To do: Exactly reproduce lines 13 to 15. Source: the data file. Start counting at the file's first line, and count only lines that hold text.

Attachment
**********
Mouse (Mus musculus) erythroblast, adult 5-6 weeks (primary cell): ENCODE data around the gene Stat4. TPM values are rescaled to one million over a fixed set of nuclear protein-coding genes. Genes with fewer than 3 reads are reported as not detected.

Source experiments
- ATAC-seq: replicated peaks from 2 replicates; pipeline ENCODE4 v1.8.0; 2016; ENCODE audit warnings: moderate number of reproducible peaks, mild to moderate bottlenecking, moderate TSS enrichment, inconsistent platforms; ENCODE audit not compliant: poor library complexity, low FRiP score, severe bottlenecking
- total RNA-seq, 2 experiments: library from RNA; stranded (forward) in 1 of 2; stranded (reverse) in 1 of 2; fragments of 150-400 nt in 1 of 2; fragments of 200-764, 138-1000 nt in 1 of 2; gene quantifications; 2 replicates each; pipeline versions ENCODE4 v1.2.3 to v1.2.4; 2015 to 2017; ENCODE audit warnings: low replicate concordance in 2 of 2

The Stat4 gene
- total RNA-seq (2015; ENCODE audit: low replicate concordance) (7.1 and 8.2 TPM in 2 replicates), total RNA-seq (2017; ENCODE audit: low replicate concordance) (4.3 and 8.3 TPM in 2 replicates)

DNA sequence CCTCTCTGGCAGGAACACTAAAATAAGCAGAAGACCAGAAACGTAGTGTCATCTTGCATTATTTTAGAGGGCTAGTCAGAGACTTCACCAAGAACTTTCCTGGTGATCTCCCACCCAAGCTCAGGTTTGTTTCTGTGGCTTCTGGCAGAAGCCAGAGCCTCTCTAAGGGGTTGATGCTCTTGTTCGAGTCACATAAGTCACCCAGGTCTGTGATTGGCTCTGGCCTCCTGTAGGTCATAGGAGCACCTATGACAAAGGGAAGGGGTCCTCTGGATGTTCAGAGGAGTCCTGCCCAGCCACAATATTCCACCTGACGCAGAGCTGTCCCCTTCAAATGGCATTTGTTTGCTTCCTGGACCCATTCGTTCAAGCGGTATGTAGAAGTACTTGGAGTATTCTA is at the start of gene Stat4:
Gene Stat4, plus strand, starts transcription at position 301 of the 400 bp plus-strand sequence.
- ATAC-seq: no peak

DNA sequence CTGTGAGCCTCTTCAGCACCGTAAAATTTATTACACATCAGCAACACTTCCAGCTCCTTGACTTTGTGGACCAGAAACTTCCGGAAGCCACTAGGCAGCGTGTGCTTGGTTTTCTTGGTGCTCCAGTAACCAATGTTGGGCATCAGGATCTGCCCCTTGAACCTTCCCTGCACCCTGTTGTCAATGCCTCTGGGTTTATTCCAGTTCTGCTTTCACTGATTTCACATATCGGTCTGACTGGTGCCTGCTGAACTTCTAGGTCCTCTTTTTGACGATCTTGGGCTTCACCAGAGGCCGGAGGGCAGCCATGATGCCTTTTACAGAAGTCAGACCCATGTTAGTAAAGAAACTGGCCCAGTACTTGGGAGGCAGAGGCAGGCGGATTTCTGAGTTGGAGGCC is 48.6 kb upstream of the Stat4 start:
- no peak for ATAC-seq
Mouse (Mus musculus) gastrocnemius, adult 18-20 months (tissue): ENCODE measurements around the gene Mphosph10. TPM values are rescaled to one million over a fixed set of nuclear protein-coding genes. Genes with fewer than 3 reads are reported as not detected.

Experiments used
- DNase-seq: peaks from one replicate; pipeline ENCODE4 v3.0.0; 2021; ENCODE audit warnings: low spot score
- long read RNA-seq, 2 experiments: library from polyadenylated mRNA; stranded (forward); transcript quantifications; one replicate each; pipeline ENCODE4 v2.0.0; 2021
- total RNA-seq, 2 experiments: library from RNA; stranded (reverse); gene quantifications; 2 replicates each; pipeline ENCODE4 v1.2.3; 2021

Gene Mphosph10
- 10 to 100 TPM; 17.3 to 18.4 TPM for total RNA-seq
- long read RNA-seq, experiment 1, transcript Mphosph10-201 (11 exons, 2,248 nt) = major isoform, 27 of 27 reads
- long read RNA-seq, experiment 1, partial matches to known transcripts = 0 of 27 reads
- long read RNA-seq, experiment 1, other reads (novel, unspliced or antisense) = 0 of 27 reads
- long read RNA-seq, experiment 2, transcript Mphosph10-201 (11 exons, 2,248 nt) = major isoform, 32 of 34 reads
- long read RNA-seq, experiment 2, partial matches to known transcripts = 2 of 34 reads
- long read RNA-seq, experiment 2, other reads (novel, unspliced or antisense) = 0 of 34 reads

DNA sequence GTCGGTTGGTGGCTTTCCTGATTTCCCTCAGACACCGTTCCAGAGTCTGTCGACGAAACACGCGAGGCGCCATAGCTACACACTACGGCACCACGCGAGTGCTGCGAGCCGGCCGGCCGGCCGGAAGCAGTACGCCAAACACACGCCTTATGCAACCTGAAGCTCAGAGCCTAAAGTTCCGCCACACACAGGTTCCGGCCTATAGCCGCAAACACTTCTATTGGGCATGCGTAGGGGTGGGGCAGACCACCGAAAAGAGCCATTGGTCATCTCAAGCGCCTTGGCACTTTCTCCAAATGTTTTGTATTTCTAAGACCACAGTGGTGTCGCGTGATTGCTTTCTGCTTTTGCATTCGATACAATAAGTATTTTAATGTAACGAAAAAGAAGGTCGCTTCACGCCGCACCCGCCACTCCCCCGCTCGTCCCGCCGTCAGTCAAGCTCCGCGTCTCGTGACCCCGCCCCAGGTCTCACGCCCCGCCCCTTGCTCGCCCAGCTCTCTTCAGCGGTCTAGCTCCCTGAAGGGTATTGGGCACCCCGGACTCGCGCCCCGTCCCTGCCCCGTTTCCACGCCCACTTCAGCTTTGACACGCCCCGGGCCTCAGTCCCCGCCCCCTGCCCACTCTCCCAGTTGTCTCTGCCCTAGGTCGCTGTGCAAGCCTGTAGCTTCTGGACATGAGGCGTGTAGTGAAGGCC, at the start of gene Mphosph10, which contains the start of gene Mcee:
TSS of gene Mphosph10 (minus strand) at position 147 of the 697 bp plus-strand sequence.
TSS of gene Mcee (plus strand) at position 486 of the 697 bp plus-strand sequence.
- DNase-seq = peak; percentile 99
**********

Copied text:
Experiments used
- DNase-seq: peaks from one replicate; pipeline ENCODE4 v3.0.0; 2021; ENCODE audit warnings: low spot score
- long read RNA-seq, 2 experiments: library from polyadenylated mRNA; stranded (forward); transcript quantifications; one replicate each; pipeline ENCODE4 v2.0.0; 2021